Why SOX Will Lead to the Demise of U.S. Markets

Posted on April 5, 2006. Filed under: Web/Tech |

Everyone should read this article from the CEO of Nasdaq. He is properly concerned that the overly bureaucratic Sarbanes-Oxley (SOX) processes could lead to the end of global domination by the U.S. capital markets. Ironically, the two gentlemen that created SOX did it with the intention of “preserving” U.S. capital market leadership. Their fear was that people viewed our markets as too risky, and so they created SOX to ensure that investors would “trust” our markets.

It turns out that SOX is doing the opposite – it is ensuring the demise of the leadership of U.S. capital markets. New up and coming companies outside the U.S. are now shunning the U.S. markets in mass. Let us not forget that the Nasdaq has and as always had “weaker” listing requirements that the NYSE. And eventually, the then new and up and coming companies like Microsoft, Cisco, and Intel eventually came to dominate the Fortune 500 – and they all started as emerging companies that preferred the Nasdaq.  Now companies are going to “prefer” other markets with requirements that are less stringent than the SOX laden U.S. markets.

This is a HUGE issue. I applaud the Nasdaq BOD for going after the LSE, and I have to wonder whether Mr.  Sarbanes and Mr. Oxley have any idea that they will go down in history as the specific architects of the demise of U.S. capital market leadership.

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7 Responses to “Why SOX Will Lead to the Demise of U.S. Markets”

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[…] companies that desired to tap into America’s public capital markets, and one that could have long-lasting negative impact on the long-term success of startups and innovation in America.  It’s pretty simple, […]

Hi Bill,

I agree with the criticisms of SOX and can even get behind your theory that it may be the beginning of the end of global domination by the U.S. capital markets. The next thing I contemplate is whether or not it’s that big of a deal for anyone other than the NASDAQ and NYSE corporations themselves.

It can be viewed in terms of simple supply and demand. If the US continues to be the richest source of capital (it likely is not) then companies will continue to list here despite the cumbersome and expensive requirements.

If not, they’ll look to foreign markets where it may be cheaper and easier to list (and defraud investors). So what? Their home offices will still likely be in whichever country they started out in (no impact to US economy) and US investors will still be able to invest and profit from the growth of these foreign-listed entities. 20 yrs ago this likely would not have been the case, but these days even my lowly eTrade account can buy shares in different global markets.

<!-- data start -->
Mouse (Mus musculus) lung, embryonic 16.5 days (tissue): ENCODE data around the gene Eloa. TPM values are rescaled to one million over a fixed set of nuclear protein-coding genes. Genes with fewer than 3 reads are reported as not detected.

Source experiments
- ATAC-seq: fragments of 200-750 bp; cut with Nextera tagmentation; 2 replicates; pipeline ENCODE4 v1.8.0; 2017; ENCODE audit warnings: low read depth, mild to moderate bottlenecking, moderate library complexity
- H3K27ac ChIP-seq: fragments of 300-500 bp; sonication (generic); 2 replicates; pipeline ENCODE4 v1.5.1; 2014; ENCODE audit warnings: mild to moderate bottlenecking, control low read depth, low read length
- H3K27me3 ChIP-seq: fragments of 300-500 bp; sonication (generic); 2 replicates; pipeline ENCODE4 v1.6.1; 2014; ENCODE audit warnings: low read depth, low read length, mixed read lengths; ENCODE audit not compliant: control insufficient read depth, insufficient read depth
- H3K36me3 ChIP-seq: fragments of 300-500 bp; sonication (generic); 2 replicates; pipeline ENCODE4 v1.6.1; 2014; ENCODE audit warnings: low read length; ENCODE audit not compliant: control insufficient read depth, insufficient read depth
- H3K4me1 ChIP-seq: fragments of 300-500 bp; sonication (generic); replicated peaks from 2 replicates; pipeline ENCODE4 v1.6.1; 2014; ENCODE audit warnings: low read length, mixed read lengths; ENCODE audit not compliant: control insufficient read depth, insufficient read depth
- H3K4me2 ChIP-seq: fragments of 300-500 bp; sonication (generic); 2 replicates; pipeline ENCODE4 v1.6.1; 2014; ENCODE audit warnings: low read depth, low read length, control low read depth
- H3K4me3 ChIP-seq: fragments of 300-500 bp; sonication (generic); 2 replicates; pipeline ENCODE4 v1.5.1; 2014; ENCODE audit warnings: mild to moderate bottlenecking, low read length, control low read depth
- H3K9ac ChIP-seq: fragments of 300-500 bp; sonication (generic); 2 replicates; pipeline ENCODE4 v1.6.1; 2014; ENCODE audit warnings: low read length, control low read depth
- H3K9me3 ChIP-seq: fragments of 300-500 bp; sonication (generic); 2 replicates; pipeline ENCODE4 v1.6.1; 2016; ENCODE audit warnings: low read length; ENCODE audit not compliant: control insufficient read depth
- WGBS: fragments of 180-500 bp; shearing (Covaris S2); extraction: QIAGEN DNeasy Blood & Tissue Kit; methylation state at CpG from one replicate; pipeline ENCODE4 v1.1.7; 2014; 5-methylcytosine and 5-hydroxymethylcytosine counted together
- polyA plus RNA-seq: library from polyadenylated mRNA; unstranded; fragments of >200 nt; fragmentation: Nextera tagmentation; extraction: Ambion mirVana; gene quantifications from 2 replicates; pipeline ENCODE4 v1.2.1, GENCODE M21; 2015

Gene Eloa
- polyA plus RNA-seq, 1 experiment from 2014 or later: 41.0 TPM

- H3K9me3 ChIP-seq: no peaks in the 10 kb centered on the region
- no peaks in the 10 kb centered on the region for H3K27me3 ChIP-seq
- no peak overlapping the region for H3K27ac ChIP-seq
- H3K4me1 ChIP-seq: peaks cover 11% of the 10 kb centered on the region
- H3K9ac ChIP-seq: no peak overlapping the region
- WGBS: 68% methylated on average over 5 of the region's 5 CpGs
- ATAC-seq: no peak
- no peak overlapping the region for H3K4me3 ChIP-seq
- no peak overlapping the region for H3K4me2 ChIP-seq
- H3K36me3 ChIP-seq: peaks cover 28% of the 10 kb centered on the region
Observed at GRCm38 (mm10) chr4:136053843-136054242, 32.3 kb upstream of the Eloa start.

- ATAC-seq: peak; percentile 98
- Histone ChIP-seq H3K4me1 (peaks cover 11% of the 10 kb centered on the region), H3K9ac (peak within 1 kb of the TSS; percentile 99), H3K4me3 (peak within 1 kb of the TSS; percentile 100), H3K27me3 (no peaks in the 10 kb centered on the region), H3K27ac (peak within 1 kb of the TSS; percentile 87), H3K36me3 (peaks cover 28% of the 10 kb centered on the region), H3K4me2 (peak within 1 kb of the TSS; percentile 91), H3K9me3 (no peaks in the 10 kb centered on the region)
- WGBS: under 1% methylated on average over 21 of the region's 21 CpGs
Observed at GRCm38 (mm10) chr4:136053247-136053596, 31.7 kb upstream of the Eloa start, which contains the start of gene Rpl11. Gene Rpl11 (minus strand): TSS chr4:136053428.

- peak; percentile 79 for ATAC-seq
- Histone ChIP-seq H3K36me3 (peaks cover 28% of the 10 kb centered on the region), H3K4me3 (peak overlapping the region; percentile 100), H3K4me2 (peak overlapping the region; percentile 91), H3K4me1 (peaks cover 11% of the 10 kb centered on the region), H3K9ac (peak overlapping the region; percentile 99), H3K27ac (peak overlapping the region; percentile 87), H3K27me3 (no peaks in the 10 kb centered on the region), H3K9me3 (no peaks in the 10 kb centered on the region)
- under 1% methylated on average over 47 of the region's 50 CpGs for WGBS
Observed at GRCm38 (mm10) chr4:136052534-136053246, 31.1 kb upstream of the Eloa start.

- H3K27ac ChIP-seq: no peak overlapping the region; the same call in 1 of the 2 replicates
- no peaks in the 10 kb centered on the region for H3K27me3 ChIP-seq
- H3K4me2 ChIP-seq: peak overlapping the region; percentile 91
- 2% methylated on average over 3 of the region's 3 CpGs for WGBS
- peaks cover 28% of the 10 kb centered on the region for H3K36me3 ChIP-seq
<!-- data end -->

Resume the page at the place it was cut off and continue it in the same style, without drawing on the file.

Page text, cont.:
Adam (DriverSide)


I saw you in September 2005 and you gave an interesting presentation. Any thoughts on new technologies or MMORPGs?

Thus spoke, Bill Gurley

After writing a monthly column for Fortune magazine since 1998, venture capitalist Bill Gurley gave up the gig a few years back. He then started a blog that goes by the same name as his column, Above the Crowd….


So there is a problem with SOX’s I can agree with you on that. Do you have a solution to the problem or just a problem with the problem?

Obviously you have strong feelings about it, you havent blogged forever and then you come out with this.


Sarbanes Oxley’s collateral damage: US public markets ?

I mentioned yesterday the continued decrease of the volume IPOs of VC-backed companies. Discussing it with a VC friend, we sort of joked about the efficiency of the Sarbanes Oxley regulation that is essentially scaring away from the public marketsa gen…

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    …focusing on the evolution and economics of high technology business and strategy. By day, I am a venture capitalist at Benchmark Capital.


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